“And sometimes there were fisticuffs, like there was a punch on and they captured that. They liked to make us feel like we were in a cage, you know? I think the directors there and also the producers liked that we were in a hostile environment and they would push us into that.”
One of the ongoing on-screen rivalries involved Rel’s character Ryan, who often butted heads with Drazic (played by Callan), over various seasons – and Rel admits sometimes the clashes were authentic.
“Me and Cal – there were times when, I guarantee you, I hated him,” Rel confesses.
“In the scene... because the scene crosses over and he would say something in an improv which hit a nerve. He’d know what pissed me off and I’d know what would piss him off and you use that in a scene and it would flare up.
“We had fight scenes where we were throwing each other and I guarantee you there were times when my fist was clenched when I was hitting him. And same, he would hit me too. We hated each other.”
However, Rel insists they left any hostility between one another on set and off set it was a different story.
“When they called cut and we had a beer at the end of the day, it was over. I never had a bad feeling about him and I don’t think he had a bad feeling, but in the scene, we hated each other. We wanted to hurt each other,” he says.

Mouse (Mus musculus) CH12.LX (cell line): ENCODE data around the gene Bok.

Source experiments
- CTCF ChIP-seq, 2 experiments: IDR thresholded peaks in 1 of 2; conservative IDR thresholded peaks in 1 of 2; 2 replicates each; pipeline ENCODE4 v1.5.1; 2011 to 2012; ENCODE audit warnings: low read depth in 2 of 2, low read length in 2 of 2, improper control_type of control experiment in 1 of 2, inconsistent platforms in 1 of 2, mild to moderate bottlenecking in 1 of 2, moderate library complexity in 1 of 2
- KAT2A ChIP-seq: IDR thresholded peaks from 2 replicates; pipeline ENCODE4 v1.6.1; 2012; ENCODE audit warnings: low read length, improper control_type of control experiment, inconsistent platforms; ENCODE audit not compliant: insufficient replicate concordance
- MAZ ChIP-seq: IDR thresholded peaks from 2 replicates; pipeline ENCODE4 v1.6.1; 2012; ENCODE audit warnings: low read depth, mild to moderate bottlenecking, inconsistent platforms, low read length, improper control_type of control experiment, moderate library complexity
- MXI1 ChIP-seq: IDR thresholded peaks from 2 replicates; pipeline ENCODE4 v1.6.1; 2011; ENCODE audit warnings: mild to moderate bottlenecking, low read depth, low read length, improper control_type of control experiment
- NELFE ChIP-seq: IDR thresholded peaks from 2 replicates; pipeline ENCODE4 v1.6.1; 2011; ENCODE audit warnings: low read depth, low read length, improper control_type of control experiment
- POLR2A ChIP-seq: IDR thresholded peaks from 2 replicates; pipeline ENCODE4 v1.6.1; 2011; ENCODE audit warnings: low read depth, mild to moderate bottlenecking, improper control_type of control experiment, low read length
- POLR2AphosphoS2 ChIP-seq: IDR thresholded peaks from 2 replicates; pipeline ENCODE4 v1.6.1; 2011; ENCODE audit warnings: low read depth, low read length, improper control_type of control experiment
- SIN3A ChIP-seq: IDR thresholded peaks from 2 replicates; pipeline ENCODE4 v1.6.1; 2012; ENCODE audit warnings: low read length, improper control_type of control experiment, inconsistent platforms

He adds: “I wasn’t that close with Cal because he was a big star and because he had a lot of stuff going on. But we never hated each other. I never hated him and he never hated me. We were mates at the end of the day as far as I’m concerned.”
Ryan vs Kurt: Why there was also tension between Rel and Jeremy Lindsay Taylor
When the students moved from Hartley High to Hartley Heights in the later seasons, it ushered in a host of new students, including Kurt, played by Jeremy Lindsay Taylor.
Kurt and Ryan quickly got off on the wrong foot as they fought over the same girl – and this tension spilled over between the actors.
“Jeremy Lindsay Taylor, he’s a tough man, he’s a hard man. He would destroy me in a fight. But I would give it a good go. But he’s a very tough guy. Him and I had a lot of fight scenes,” he says.
“I guarantee you in the fight scenes, it was real but then at the end of the week on a Friday night, we’d have a beer together and we loved each other.”
WATCH: Heartbreak High's Lara Cox plays WHO's Deadset or Rack off!
Sibling love! Rel's relationship with Lara Cox was "organic"
After not catching up with on-screen sister Lara Cox in years, Rel reunited with the actress for WHO’s exclusive video shoot (which you can watch in the player above and the top of article) and their easy chemistry was palpable.